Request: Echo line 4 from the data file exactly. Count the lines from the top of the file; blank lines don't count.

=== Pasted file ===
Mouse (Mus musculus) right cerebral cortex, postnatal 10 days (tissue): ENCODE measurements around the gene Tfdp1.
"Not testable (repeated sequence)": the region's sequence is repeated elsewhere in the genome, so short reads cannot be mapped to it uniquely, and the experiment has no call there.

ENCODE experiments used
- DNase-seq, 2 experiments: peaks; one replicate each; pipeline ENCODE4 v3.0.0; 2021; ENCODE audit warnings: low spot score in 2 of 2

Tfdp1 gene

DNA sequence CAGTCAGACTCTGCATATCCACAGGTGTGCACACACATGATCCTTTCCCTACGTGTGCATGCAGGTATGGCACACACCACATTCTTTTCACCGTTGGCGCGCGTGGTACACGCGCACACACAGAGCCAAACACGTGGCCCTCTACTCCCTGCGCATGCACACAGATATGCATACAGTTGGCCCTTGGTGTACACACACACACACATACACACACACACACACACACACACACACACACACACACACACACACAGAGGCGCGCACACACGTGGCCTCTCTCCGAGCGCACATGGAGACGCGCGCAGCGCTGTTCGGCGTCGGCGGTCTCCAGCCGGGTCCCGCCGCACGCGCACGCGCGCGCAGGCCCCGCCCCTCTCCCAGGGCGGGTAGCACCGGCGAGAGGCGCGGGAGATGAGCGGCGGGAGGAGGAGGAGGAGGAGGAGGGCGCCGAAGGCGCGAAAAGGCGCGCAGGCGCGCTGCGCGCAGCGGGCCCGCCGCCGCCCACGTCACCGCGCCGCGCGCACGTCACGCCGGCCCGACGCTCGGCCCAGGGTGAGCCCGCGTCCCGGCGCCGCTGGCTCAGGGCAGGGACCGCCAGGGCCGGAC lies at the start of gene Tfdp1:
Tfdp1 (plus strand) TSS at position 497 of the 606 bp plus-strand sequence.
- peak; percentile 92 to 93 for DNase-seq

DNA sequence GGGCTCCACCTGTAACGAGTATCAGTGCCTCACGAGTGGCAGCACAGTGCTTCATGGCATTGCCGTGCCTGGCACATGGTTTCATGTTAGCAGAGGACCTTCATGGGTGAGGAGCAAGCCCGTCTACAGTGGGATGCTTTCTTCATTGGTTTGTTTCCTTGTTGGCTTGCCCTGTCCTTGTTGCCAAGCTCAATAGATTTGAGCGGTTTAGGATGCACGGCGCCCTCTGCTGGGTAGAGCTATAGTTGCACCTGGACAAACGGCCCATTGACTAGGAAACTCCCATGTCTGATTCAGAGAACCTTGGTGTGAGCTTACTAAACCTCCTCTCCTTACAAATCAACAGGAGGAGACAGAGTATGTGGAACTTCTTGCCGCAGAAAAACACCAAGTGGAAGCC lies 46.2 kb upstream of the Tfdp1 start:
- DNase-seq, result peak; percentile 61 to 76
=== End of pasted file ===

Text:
- DNase-seq, 2 experiments: peaks; one replicate each; pipeline ENCODE4 v3.0.0; 2021; ENCODE audit warnings: low spot score in 2 of 2